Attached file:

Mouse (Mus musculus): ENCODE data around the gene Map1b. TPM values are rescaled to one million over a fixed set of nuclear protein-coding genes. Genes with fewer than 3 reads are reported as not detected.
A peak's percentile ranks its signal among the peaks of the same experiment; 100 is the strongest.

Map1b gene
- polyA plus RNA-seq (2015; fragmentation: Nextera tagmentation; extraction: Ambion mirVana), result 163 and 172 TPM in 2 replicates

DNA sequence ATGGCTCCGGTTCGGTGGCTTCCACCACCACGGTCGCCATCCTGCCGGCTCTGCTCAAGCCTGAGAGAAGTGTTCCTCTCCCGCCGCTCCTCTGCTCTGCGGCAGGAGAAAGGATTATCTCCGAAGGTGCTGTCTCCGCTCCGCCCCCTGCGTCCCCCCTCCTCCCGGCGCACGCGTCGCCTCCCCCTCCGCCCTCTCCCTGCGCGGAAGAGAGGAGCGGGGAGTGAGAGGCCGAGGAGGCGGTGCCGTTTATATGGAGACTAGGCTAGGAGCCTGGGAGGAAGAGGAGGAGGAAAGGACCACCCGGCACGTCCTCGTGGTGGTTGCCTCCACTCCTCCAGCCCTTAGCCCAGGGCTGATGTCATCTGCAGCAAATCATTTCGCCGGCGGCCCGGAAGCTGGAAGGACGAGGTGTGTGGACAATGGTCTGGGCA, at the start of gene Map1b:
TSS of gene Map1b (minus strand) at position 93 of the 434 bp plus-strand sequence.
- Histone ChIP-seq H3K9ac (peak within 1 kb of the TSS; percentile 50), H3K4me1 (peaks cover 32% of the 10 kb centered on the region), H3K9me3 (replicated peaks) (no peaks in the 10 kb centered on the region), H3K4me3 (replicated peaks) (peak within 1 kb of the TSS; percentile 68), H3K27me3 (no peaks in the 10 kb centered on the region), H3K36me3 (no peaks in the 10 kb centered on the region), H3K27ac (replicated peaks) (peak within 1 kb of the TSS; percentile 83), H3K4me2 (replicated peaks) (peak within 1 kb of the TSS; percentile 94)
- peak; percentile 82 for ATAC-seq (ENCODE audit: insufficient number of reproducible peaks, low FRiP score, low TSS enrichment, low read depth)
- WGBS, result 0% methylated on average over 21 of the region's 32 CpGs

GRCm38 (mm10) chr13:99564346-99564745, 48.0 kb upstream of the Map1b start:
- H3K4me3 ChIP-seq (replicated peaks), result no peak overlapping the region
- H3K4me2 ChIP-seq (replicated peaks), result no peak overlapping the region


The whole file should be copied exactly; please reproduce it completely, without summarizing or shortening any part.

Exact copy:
Mouse (Mus musculus): ENCODE data around the gene Map1b. TPM values are rescaled to one million over a fixed set of nuclear protein-coding genes. Genes with fewer than 3 reads are reported as not detected.
A peak's percentile ranks its signal among the peaks of the same experiment; 100 is the strongest.

Map1b gene
- polyA plus RNA-seq (2015; fragmentation: Nextera tagmentation; extraction: Ambion mirVana), result 163 and 172 TPM in 2 replicates

DNA sequence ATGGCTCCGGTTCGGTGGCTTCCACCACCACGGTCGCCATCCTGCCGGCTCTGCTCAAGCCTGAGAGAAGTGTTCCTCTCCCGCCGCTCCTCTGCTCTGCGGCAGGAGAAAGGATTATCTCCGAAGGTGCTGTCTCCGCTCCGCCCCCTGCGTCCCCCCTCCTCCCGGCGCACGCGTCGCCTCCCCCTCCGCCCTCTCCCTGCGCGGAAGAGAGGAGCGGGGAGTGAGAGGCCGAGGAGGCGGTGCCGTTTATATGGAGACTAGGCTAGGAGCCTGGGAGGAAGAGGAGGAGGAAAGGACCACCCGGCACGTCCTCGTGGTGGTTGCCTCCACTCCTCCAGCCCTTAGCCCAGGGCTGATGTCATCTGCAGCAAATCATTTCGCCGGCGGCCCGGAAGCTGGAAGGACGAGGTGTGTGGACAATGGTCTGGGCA, at the start of gene Map1b:
TSS of gene Map1b (minus strand) at position 93 of the 434 bp plus-strand sequence.
- Histone ChIP-seq H3K9ac (peak within 1 kb of the TSS; percentile 50), H3K4me1 (peaks cover 32% of the 10 kb centered on the region), H3K9me3 (replicated peaks) (no peaks in the 10 kb centered on the region), H3K4me3 (replicated peaks) (peak within 1 kb of the TSS; percentile 68), H3K27me3 (no peaks in the 10 kb centered on the region), H3K36me3 (no peaks in the 10 kb centered on the region), H3K27ac (replicated peaks) (peak within 1 kb of the TSS; percentile 83), H3K4me2 (replicated peaks) (peak within 1 kb of the TSS; percentile 94)
- peak; percentile 82 for ATAC-seq (ENCODE audit: insufficient number of reproducible peaks, low FRiP score, low TSS enrichment, low read depth)
- WGBS, result 0% methylated on average over 21 of the region's 32 CpGs

GRCm38 (mm10) chr13:99564346-99564745, 48.0 kb upstream of the Map1b start:
- H3K4me3 ChIP-seq (replicated peaks), result no peak overlapping the region
- H3K4me2 ChIP-seq (replicated peaks), result no peak overlapping the region